About Jihad, Part III: On Dissimulation

February 14, 2008 at 12:30 am (Islam, Islamism, Religion)

On Dissimulation

A number of people who know about jihad by force ask why the facts about jihad, especially jihad by force, are not made clear by Muslims and scholars of Islam, why misrepresentations abound rather than the truths thereof. There are three reasons for this: strategic dissimulation, ignorance, and embarrassment. Let us look at each in reverse order.

When confronted with Western or secular values and standards which they agree with, Muslims feel embarrassed by jihad by force. They also view it as barbaric and out of date. They want to diminish, if not eliminate, the importance or relevance of jihad by force in Islam today and are quite embarrassed by those who engage in jihad by force or who support or facilitate it. As such, they buy the arguments made to explain away jihad by force.

There are those also who believe in jihad by force but are embarrassed by it in front of non-Muslims. So whereas they may not entirely believe the arguments explaining away jihad by force, they use them to alleviate their embarrassment. But such as these should not be lumped together with those who engage in strategic dissimulation, about whom there will be more soon.

Then there are those who truly do not know the truth about jihad by force in Islam. Either they were taught divergent views or were taught one view, which was normative and accepted by others around that person.

Finding out the rules of jihad by force is not easy anyway. Whom should one read or listen to? Which of the rules are applicable now and which are not? How do the rules of jihad by force square with Islamic history, what with periods of war and periods of complacency? As such, it’s easier to go along with whatever the rest are saying; there are more important things to do than to sit with boring books on the shari’ah of jihad by force. In any case the arguments explaining away jihad by force are persuasive enough and make enough sense to be accepted without much ado or doubt.

The third group consists of those who use dissimulation as a strategy in the greater effort to help Islam win. This dissimulation deflects attention away from jihad by force–asking others, in effect, to accept that the elephant in the room does not exist so that the elephant can, in due time, trample everyone flat. This dissimulation also enhances Islam’s image and provide for good PR: more people are tolerant of Islam and Muslims, more people are receptive to Islam, more people are made to spread good things about Islam. Whether these explanations are true or false doesn’t matter. What matters is that they work.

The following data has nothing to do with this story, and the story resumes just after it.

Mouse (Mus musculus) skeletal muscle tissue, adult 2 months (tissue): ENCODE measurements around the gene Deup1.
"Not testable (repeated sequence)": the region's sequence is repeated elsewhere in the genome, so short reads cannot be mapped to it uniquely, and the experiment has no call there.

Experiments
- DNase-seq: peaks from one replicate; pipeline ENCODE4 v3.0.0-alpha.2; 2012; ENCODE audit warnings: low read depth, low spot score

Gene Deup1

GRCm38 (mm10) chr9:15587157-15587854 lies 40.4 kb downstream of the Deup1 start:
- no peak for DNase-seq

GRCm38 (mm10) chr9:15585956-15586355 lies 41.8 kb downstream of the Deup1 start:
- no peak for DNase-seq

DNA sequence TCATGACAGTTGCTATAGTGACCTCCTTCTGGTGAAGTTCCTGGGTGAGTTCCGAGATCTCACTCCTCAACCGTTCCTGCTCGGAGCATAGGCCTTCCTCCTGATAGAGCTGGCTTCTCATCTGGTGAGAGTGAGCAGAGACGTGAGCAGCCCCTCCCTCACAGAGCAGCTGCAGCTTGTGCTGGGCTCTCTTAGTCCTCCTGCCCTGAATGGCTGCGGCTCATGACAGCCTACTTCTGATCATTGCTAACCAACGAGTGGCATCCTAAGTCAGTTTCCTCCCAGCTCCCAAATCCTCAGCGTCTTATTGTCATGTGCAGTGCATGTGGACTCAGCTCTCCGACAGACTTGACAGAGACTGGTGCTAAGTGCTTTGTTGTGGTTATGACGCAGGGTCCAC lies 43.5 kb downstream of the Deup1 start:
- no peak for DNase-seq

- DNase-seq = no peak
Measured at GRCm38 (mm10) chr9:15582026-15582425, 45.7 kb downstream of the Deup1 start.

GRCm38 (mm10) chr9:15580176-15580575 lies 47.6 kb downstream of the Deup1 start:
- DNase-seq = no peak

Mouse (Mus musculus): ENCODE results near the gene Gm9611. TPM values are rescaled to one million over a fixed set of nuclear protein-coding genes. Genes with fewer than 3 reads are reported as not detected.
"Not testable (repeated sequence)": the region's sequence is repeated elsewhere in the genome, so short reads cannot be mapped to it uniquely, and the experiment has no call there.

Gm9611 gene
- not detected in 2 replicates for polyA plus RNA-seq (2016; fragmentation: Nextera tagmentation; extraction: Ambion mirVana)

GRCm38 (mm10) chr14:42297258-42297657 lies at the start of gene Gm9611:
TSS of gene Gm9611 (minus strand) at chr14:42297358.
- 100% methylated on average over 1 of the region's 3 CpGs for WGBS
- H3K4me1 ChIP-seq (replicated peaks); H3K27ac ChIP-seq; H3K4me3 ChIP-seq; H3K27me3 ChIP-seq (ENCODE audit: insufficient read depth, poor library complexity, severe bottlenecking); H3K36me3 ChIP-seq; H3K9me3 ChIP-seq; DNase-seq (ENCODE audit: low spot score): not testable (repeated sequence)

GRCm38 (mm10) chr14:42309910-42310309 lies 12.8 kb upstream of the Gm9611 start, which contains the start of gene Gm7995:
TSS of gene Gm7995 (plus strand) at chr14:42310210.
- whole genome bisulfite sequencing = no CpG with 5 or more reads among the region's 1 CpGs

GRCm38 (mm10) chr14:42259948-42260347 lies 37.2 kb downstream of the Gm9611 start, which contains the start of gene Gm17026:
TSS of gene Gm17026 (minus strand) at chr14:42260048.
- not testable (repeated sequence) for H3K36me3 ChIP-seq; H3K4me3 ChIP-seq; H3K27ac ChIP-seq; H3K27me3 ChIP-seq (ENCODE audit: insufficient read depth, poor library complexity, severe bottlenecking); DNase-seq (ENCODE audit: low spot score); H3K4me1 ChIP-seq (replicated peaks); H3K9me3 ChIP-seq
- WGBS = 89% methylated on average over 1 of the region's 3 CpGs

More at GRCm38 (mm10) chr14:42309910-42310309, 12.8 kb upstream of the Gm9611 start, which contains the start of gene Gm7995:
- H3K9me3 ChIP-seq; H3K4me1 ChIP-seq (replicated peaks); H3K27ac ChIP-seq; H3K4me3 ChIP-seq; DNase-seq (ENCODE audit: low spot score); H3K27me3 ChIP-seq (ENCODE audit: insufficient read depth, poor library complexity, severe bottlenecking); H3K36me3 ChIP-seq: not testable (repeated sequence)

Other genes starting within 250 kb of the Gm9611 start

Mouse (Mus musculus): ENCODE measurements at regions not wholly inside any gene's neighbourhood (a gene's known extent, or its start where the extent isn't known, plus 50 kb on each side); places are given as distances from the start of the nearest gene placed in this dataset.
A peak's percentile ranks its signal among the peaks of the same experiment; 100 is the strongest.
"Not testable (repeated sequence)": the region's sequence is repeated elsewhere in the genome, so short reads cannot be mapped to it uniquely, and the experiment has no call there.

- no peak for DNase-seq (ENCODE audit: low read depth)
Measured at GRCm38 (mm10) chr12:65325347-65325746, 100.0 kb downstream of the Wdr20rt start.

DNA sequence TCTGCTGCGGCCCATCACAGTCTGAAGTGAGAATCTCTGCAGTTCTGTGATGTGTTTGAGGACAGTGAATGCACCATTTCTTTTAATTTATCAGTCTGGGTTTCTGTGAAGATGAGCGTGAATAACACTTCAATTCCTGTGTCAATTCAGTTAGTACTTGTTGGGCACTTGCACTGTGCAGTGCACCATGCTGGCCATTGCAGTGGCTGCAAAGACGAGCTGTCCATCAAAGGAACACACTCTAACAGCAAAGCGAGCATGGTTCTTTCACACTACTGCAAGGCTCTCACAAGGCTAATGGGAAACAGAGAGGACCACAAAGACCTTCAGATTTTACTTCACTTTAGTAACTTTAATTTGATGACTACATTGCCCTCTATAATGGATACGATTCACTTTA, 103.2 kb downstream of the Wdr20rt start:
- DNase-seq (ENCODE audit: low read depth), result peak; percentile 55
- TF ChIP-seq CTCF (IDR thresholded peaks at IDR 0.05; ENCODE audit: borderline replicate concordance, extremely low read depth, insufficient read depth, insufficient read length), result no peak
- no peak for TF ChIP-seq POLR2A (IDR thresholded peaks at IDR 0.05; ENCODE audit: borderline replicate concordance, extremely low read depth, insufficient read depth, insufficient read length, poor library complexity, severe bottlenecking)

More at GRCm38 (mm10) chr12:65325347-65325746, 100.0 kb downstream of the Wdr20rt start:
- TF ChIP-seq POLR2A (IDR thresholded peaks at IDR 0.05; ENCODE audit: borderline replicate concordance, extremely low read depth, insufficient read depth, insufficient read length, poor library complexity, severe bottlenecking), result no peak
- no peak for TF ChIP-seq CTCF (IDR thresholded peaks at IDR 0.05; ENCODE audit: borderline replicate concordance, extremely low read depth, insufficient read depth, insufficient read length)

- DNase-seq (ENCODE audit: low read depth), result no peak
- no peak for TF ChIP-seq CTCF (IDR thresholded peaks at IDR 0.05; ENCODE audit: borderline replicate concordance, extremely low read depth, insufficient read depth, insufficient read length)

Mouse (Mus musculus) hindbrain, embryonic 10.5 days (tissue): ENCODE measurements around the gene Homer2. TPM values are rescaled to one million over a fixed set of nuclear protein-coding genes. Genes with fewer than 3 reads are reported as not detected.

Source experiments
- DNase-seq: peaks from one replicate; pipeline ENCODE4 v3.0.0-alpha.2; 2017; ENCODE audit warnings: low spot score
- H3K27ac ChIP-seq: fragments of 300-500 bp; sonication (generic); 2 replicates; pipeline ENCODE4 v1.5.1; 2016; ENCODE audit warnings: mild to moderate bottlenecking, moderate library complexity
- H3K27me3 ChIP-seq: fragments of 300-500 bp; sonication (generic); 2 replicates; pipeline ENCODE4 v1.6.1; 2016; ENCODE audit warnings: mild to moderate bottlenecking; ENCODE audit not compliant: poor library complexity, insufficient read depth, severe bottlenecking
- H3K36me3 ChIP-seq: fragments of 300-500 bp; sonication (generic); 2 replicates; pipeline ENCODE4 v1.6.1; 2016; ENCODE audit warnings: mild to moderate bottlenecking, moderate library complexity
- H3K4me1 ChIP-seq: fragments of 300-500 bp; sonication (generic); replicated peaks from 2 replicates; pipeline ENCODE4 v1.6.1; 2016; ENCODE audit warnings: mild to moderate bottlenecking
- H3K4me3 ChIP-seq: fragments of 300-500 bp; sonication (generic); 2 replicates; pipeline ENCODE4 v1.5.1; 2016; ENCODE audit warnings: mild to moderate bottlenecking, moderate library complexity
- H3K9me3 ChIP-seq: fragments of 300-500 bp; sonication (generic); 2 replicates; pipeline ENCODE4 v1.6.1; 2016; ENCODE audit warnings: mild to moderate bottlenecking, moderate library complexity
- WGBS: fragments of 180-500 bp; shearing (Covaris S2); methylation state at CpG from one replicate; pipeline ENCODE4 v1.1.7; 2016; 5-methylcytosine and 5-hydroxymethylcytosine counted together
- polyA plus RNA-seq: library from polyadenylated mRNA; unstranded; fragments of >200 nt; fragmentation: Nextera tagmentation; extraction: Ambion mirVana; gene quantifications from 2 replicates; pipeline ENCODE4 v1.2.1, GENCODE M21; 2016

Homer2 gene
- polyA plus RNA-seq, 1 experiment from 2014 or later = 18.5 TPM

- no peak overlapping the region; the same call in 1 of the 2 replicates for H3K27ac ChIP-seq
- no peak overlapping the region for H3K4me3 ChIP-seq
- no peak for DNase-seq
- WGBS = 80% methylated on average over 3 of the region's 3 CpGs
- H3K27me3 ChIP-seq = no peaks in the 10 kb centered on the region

Of course, this strategic dissimulation plays another rôle. By convincing others that jihad by force is no longer an essential element of Islam, two things happen. One is that non-Muslims effectively ignore attempts or preparations to wage jihad by force, giving the Muslims a strategic advantage. The other thing is that non-Muslims stop pressuring Muslims to crack down on jihad by force, allowing Muslims to wage jihad by force or prepare for it with impunity.

These are some people who use the very convenient excuses made about jihad by force or that dismiss it as a reality. Indeed, one tactic has been to accuse elements in the West (further accused of being anti-Islamic) of misrepresenting events and plots as being part of jihad when such events and plots are not. Some people believe this: they believe that some of these jihadi organizations are either misrepresented by Western media and officials or are plants by anti-Islamic officials to discredit Islam. The reality is that they don’t want anyone to know about what they are up to, jihad by force wise; evidence of this is their treatment of those who have exposed the truth of jihad by force by and among Muslims.

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